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The saying goes, “An ounce of prevention is worth a pound of cure.” Apparently, this advice to avoid problems in the first place is not always heeded. For instance, until more traffic studies are done to say that prevention methods, like a traffic light, are needed.
With this week’s opening of the 20-pump QuikTrip gas station and Lakeside West shopping center’s bowling alley anchor, we wonder just how long it will take – or what it will take – for a traffic light to be installed near the new businesses on Charlotte Highway. Don’t forget, next door the Kangaroo gas station has 12 gas pumps, surely drawing business from the other side of the lake.
Even now, the current traffic pattern for turning in and out of the area is hazardous, particularly during the evening rush hour when turning left toward North Carolina is nearly impossible. It’s a dangerous situation and will only get worse. According to South Carolina Department of Transportation, more than 30,000 cars travel through Lake Wylie on S.C. 49 every day. It’s apparent to anyone who travels that road during 5 o’clock rush hour, the number is growing.
Traffic coming from North Carolina across the 45 mph bridge need more signals making it clear to drivers that it’s time to slow down. The speed limit entering South Carolina is 35 mph until the first light near River Hills Plantation where it turns back to 45 mph. This small stretch on Charlotte Highway is concerning, especially with the growing businesses and Lake Wylie’s library located there.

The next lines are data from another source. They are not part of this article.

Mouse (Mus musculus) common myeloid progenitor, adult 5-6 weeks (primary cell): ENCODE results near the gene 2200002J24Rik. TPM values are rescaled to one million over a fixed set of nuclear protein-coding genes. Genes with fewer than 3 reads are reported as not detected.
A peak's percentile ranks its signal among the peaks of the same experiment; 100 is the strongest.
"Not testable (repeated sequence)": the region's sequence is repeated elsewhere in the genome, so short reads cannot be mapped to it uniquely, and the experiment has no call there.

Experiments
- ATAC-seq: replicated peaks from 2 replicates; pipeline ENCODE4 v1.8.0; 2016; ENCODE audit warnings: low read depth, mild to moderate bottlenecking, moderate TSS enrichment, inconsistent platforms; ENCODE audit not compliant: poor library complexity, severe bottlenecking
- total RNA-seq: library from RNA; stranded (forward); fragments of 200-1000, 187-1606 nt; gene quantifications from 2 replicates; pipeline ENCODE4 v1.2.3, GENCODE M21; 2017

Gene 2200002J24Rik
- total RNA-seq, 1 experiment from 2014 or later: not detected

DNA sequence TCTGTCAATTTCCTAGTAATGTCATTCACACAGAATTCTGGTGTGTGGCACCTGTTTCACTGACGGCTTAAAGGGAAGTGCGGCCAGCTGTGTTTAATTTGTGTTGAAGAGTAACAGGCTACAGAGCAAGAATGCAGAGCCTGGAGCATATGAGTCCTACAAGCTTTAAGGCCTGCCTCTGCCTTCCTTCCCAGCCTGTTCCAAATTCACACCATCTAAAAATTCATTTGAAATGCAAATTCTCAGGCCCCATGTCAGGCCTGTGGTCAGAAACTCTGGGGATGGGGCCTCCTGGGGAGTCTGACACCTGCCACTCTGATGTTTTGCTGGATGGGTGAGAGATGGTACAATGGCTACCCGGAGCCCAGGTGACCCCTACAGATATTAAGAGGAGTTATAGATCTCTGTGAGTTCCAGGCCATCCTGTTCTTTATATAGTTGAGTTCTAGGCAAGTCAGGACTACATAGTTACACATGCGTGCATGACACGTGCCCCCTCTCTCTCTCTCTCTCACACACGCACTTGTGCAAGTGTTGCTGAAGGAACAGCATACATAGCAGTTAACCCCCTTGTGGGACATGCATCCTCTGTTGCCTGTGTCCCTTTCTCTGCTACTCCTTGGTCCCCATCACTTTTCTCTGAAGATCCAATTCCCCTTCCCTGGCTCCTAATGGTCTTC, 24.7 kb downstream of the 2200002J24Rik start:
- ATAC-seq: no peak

We saw how calls from residents of the RiverPointe neighborhood following the opening of The Palisades and increased traffic along N.C. 49 fell on deaf ears until a tragedy of three deaths in a fatal collision finally sparked quick action to install a traffic light.
In 2010, with the opening of Walmart-Lake Wylie, residents quickly pushed for a traffic light on S.C. 274 saying, “This is an extremely dangerous situation.” Following a maze of orange barrels wasn’t a barrel of fun, but the driver-confusing temporary fix finally led to a permanent traffic light. Apparently at that time, SCDOT had given the green light for the traffic light months before the store opened. SCDOT said then, typically, from the first day a contractor sets foot on site to the point when a light is operational, it can be “about a monthlong process.”
Please, we urge developer York Development Group and SCDOT to start the process for installing a light now.